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Published April 10, 2018
Unlike some college students, David Mohler, from Evanston, knows exactly what he will be doing when he graduates from the University of Wyoming.
Mohler, a graduate student in electrical and computer engineering at UW, recently was accepted into the Science, Mathematics and Research for Transformation (SMART) Scholarship for Service Program.
The scholarship allows the Department of Defense (DOD) to recruit and retain the next generation of science and technology leaders. Recipients work as summer interns during the academic degree program and subsequently are employed at a DOD organization following graduation.
SMART funds the total cost of full-time tuition at UW and provides a yearly stipend. Mohler expects to graduate in spring 2019.
“Once I have completed my degree, I will transfer out of the SMART program into full-time employment through the Department of the Navy as a civilian scientist,” Mohler says. “I am required to fulfill a one-to-one commitment in terms of time. For every year of school that was funded by SMART, I have an obligation to stay with the facility that has sponsored me. In my case, it means that I am committed to a two-year service period after I complete my master’s degree.”
The program was established by the DOD to support undergraduate and graduate students pursuing technical degrees in science, technology, engineering and mathematics (STEM) disciplines.
Mohler started down the path two years ago, when UW engineering alumnus and College of Engineering and Applied Science Hall of Fame member Tom Lockhart visited campus. He was the director of the Air Force Research Laboratory’s Materials and Manufacturing Directorate and, during his visit, he and chief scientist Tim Bunning met with Mohler and other students. They talked with them about what it was like to work in research for the government in the aerospace and defense sector.
Based on mutual interest, Lockhart offered Mohler an internship opportunity in Dayton, Ohio, at Wright-Patterson Air Force Base. During the internship, he interacted with the director and the chief scientist, both of whom encouraged him to pursue a graduate degree and told him he would be an excellent candidate for the SMART scholarship. They wrote letters of recommendation, along with his UW adviser Cameron Wright, who served in the Air Force.
“The scholarship works in such a way that they pay for my graduate degree without any interruption to a standard academic year,” Mohler says. “In the fall and spring semesters, I attend classes and perform research like normal. In the summers between academic years, I am required to serve an internship with the facility at which I will work following graduation. The program is easy to manage: There is minimal paperwork and effort during academic periods with a few occasional reports. Essentially, I am paid a salary while being a student, which is hard to beat.”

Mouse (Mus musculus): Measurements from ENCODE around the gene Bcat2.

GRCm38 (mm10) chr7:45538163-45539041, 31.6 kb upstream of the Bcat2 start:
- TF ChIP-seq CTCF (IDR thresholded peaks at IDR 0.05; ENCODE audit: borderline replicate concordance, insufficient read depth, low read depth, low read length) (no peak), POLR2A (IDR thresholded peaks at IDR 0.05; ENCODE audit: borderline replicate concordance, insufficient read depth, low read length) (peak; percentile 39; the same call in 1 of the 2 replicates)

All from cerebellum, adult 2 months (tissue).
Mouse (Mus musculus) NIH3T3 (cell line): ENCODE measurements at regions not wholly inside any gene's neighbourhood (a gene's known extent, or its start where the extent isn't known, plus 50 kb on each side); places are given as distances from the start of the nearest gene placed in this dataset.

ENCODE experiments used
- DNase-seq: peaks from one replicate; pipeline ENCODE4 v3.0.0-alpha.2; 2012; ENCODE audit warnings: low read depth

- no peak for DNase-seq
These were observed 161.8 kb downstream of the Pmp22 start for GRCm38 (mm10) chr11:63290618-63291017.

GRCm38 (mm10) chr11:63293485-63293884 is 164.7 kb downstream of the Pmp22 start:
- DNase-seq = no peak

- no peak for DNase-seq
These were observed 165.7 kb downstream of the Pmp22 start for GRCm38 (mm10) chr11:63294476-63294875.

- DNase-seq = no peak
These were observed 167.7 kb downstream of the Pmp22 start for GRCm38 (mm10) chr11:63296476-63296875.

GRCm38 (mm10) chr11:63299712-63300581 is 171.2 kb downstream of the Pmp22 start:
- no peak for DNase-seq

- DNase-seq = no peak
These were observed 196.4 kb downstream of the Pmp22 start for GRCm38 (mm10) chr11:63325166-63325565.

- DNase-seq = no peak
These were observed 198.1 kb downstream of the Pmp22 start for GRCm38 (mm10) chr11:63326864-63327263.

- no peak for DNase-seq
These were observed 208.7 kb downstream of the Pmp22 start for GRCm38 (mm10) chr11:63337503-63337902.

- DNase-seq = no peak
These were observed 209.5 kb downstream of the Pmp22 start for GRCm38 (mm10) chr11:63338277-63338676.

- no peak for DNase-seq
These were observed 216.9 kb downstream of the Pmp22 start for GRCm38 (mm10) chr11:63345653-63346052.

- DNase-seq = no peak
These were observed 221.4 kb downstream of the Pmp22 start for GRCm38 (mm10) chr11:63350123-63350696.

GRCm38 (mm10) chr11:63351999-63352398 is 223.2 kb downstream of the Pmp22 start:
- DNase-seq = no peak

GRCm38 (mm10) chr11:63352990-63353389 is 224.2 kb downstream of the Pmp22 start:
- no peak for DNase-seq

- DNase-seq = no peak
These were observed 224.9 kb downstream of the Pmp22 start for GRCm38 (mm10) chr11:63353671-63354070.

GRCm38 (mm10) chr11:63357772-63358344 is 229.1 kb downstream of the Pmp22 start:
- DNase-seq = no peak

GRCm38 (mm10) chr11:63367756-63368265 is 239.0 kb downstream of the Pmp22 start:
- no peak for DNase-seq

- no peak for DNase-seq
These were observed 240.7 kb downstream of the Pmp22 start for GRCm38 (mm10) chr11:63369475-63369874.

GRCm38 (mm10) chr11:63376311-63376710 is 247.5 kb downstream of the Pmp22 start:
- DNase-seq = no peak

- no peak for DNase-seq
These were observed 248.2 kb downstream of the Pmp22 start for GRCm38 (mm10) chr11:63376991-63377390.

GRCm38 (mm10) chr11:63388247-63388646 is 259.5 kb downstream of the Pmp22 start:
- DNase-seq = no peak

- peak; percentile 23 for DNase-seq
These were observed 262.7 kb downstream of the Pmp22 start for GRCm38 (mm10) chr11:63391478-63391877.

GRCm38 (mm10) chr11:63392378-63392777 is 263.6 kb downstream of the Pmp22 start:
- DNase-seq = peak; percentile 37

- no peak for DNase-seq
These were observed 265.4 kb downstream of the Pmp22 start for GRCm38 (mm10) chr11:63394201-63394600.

The award has a prestigious nature. In 2017, only 343 scholarships were given, and the award rate for reviewed applications was just 14 percent, according to statistics from the National Defense Education Program.
“The SMART scholarship award is very selective, but I suspect David’s combination of impressive technical expertise, with superb communication skills, is probably what put him over the top,” Wright says. “I predict that this is just the first step in a highly successful career for David. His selection is a very positive reflection upon both the college and the department in highlighting the strong mentorship component to our degree programs. We do more than just teach. We guide, we motivate, and we challenge our students to reach for their maximum potential.”
As part of the selection process for the scholarship, candidates are interviewed by some of their prospective matches based on work and research interests.
“I interviewed both with the Missile Defense Agency in Huntsville, Ala., as well as with the Naval Air Warfare Center at Point Mugu, Calif.,” Mohler says. “Of those two places, I was offered the position at Point Mugu. I was lucky enough to be offered the position that I preferred.”
That means Mohler, who has several family members who have attended UW, will soon leave the high plains for the West Coast. He will likely always remember his experience at UW fondly.
“As a Wyoming native, I have always had a certain pride for the state and university. Beyond that, my family has a history at the university,” he says. “Between my family ties and the outreach the university does with Wyoming high schools, I knew that it was a top-notch school for engineering at a value that is hard to beat, especially considering the scholarship opportunities I was afforded.”